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Key Takeaways:

  • Paper shortages will impact timing and costs.
  • Labor shortages plus other raw material price increases are putting additional pressure on the industry.
  • These issues are universal across the industry and the country and will take time to resolve.
  • Mailers should be prepared for potential cost and timeframe disruptions.

Direct mail can now join the list of industries beset by supply chain issues likely to impact production capabilities and timelines.

Paper Shortages Will Impact Timing and Costs

Starting in Q2 of 2021, unprecedented demand for paper along with paper mill manufacturing challenges began affecting paper sourcing. The double whammy impacting paper supplies is:

  1. Conversion of mills to more profitable heavier weight stocks used for packaging (thank you ecommerce), and
  2. Reduced industry capacity due to mill closings as paper demand in general declined during the COVID lockdown before rebounding as the economy gears back up.

This has led to increasing lead times to acquire paper and paper prices have gradually risen. Both trends are likely to continue in the coming months. One major supplier has already announced a round of price increases for August.

Paper suppliers are also dealing with the situation by putting printers on allocations — limiting the amount of paper any one printer can purchase each month. Printers are ordering popular stocks in advance to hedge against shortages and price increases, but paper companies are showing signs of resisting those efforts by shorting deliveries due to lack of supply.

The most immediate help is likely to come from overseas producers who will play a role filling the gap between U.S. paper supply and demand. Currently however, overseas mills are having a difficult time getting their paper into the U.S. due to a lack of shipping containers and busy ports, so we’re not there yet.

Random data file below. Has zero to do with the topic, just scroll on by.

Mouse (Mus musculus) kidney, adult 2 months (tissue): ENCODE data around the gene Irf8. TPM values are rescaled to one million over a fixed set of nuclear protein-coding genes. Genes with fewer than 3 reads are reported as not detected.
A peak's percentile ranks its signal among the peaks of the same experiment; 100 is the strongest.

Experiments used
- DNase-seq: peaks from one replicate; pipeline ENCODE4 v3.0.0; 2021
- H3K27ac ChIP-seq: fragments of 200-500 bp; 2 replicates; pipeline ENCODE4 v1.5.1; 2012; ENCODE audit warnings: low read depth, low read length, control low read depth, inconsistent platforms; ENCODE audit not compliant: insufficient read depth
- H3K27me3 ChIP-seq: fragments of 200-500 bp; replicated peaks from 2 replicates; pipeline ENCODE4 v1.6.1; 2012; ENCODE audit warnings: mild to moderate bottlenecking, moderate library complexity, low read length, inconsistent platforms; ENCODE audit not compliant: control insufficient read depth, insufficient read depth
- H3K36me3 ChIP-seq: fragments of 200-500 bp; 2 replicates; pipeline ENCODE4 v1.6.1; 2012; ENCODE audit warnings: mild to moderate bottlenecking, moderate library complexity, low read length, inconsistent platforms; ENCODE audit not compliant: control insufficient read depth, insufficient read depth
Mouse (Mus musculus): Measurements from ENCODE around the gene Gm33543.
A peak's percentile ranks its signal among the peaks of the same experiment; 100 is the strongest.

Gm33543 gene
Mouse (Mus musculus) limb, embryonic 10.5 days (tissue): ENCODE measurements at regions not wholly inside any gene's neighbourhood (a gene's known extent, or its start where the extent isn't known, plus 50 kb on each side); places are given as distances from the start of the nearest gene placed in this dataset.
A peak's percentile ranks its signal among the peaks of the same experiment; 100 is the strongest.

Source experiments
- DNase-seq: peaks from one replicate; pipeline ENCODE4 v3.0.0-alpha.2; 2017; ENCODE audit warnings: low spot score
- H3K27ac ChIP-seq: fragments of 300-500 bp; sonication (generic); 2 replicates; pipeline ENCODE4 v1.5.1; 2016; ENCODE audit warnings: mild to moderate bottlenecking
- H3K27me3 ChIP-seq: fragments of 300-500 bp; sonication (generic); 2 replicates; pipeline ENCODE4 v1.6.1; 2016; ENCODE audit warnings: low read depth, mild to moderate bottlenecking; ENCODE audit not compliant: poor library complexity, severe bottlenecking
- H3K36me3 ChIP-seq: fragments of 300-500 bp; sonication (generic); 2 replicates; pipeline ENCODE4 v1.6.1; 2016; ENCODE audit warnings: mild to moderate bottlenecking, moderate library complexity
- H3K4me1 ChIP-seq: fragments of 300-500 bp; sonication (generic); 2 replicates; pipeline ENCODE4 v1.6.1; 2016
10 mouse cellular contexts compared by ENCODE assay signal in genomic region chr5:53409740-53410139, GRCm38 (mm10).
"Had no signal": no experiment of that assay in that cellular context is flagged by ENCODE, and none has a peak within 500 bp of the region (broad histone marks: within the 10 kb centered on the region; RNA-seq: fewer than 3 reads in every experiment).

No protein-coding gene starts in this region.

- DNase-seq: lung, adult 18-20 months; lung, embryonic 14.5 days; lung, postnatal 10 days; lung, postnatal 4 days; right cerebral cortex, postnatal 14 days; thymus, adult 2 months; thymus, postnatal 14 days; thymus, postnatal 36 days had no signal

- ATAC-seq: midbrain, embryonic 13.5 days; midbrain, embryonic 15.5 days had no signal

Beyond Paper — Labor and Materials Shortages

Labor shortages plus other raw material price increases have put additional pressure on the industry. We are seeing longer lead times and shortages for printing essentials such as inks, varnishes, UV coating and glue. Printers are lacking trained pressmen and are forced to cancel shifts due to short staffing, resulting in scheduling delays.

In the last couple of weeks, we have been in the position of reporting delays to our clients due to one or more of the above unforeseen issues. Direct mail takes planning and coordination, so it is especially frustrating to have to report delays to clients who have established goals that depend on mail to generate significant lead flow. The above situations are changing weekly, requiring printers, clients, and agencies like us to navigate dynamic conditions we have not had to deal with before. The implications are felt on timing, costs and even the ability to produce a mailing as originally spec’d.

How Gunderson Direct Is Working Through This Issue

We will continue to survey industry partners to keep on top of the situation. Importantly, these issues are universal across the industry and the country. Past strategies to overcome production complications are not a guaranteed solution and most every mailer is likely to experience some level of disruption.

The strategies we are employing to address the current reality are: